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Berlin's unwanted migrants see funny side

Jörg Luyken · 20 Mar 2015, 14:48

Published: 19 Mar 2015 16:35 GMT+01:00
Updated: 20 Mar 2015 14:48 GMT+01:00

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“The project started as a way of mediating between two different types of people,” Bärbel Stolz told The Local. It was meant as an amusing way of showing Berliners how Swabians are, and also for allowing Swabians to laugh at themselves.

Now one of Stolz's videos has gone viral, racking up 125,000 Youtube hits in three days. 'Shit Prenzlschwaben say' is 3.39 minutes of short sketches ridiculing the pretentiousness and nosiness Swabians are famed for.

Based in Prenzlauer Berg, the east Berlin neighbourhood synonymous with the Swabian invasion, it depicts the Southern Germans talking about their everyday lives – all in their somewhat unintelligible dialect.

They tut at Berlin's ever-present graffiti, worry the food they eat might not be organic - one man asks if the local currywurst is regional - and drink coffee with almond milk.

One concerned mother says, “It's important to us that our child experiences diversity... … and that's why we chose a kindergarten that also has Berliner children in it.” Her companion replies in a shocked tone “They still exist?”

While the format is nothing novel, it's poignancy for Berlin's current struggle with its own changing identity has “struck a nerve” said Stolz.

'Holier than thou'

Berlin is not the city it used to be. The "poor but sexy" tag applies less and less.

House prices and rents are beginning to catch up with the west of the country. Squats and occupied houses are historical artefacts.

Nowhere symbolises this change more than Prenzlauer Berg, where the dilapidated houses of the 90s are now spotless shades of blue and pink.

Once the heartbeat of the revolution against the East German communist regime, today “Prenzelberg” is a by-word for the bourgeois values that are stealing over the city.

It is scorned for its “holier than thou” image, its pretentious eateries and its obsession with "lifestyle." It's “the neighbourhood where evil doesn't exist.”

Most of the anger over this change has been directed against Berlin's 300,000 strong Swabian population, perhaps because they originate from Stuttgart, the German city most associated with a conformist bourgeoisie.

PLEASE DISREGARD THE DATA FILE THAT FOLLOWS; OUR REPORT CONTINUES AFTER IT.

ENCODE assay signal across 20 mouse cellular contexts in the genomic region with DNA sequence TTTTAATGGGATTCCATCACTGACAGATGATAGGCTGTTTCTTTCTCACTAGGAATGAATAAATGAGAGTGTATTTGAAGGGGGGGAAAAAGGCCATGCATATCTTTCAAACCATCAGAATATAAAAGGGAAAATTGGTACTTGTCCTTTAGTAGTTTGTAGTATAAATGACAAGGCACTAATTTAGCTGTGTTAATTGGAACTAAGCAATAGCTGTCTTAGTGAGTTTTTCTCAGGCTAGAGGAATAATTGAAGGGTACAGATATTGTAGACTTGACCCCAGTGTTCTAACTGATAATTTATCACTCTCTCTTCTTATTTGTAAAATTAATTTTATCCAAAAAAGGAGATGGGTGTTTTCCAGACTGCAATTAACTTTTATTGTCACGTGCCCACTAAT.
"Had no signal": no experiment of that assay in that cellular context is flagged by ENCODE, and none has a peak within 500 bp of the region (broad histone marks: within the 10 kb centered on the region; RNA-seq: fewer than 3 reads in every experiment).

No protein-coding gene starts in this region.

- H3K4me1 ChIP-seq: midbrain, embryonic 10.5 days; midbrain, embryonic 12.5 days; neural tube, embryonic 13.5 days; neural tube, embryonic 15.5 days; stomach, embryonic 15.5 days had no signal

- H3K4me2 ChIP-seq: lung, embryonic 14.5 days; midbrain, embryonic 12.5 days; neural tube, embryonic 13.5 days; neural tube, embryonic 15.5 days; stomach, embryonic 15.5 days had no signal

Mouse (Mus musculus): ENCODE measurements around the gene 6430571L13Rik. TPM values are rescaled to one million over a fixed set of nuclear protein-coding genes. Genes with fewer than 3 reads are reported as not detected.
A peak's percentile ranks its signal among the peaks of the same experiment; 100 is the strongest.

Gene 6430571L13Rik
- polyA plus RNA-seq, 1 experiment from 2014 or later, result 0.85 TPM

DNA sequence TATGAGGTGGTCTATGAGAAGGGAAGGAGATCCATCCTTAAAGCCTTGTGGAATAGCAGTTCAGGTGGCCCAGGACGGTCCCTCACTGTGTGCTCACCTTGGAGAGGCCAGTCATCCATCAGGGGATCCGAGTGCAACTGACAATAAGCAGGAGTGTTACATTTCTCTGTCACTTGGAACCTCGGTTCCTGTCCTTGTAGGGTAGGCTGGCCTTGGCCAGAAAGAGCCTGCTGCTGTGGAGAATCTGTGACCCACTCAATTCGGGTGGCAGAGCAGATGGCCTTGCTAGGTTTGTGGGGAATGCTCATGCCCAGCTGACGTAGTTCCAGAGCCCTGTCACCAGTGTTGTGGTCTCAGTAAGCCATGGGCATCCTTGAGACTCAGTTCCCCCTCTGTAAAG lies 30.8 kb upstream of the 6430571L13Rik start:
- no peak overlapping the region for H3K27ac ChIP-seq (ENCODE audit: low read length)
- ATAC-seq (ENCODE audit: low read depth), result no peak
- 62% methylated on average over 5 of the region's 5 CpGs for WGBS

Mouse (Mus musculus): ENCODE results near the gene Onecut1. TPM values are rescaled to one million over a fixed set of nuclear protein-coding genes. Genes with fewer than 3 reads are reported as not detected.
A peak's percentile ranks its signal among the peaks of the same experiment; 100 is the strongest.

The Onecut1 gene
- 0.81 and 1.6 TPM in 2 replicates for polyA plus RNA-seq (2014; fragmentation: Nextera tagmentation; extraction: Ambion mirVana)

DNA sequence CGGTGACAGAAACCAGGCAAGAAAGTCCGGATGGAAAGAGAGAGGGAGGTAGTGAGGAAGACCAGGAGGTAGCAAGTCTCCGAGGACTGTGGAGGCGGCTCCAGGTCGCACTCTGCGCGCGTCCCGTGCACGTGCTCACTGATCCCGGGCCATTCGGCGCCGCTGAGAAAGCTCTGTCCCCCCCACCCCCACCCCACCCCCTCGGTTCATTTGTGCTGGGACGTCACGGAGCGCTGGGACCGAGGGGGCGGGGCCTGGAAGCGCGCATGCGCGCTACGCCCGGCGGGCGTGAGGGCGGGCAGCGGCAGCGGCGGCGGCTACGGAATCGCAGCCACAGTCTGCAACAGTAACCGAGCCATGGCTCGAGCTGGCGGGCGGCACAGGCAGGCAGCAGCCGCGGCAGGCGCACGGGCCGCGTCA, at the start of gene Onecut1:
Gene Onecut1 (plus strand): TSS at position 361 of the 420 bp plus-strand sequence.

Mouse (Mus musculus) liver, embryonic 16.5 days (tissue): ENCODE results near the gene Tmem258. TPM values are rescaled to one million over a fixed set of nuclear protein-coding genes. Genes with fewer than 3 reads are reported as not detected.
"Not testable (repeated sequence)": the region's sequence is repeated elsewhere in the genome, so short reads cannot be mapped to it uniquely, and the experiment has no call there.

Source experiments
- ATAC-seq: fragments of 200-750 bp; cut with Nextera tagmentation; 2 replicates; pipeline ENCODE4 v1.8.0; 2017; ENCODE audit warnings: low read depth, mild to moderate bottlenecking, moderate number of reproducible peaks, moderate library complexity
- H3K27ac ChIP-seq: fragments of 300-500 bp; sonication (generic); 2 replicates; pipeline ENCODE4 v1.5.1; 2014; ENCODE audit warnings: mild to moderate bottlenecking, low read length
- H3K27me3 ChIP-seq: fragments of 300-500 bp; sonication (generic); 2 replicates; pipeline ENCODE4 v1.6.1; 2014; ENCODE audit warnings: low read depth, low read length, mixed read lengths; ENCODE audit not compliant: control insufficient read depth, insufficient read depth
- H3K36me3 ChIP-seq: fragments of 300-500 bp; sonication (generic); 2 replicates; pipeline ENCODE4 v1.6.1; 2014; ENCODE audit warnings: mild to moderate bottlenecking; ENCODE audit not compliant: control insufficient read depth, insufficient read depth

'Spearhead of gentrification'

The Tagespiegel describes Swabians as the “spearhead of gentrification.”

Graffiti exclaiming “Swabians out”, “Don't buy at Swabian shops” or even “kill Swabians!” has been scrawled on the walls of Prenzlauer Berg.

But are the stereotypes that attract this hatred fair?

Yes, said Stolz, laughing. She described Berlin's Swabians as behaving “just like how I depict them.”

She even admits to being pretty much like that herself. “A lot of the inspiration just came from copying how I am,” she said.

Stuttgart has a history of being a "fragmented" society, she said, where it is okay to spy on your neighbours.

Story continues below…

In the video she lampoons this characteristic when a Swabian pedestrian redirects cyclists to the cycle lane and then explains to a tourist the correct way to recycle his plastic bottles.

Still, Stolz defended some of the changes that have been brought about by the Swabian influence, saying the bakeries and shops have been a positive influence on Prenzlauer Berg.

“Wherever a Schwabian goes they make it a better and more beautiful place,” she joked

But the hatred that exists towards Swabians in Berlin has been exaggerated anyway, said Stolz.

She has many friends from the east and the west of the city, she said. “They are open to people from outside, to people from the rest of Germany as well as countries like Spain.”

For those who truly hate Swabians, perhaps the video will be a place for them to vent their hatred, she mused.

Whether this parody is set to make the southerners more welcome in the capital is still to be seen. At least Berliners might now know that there is a more humorous side to the self-regarding yuppies from down south.

For more news from Germany, join us on Facebook and Twitter.

Jörg Luyken (joerg.luyken@thelocal.com)

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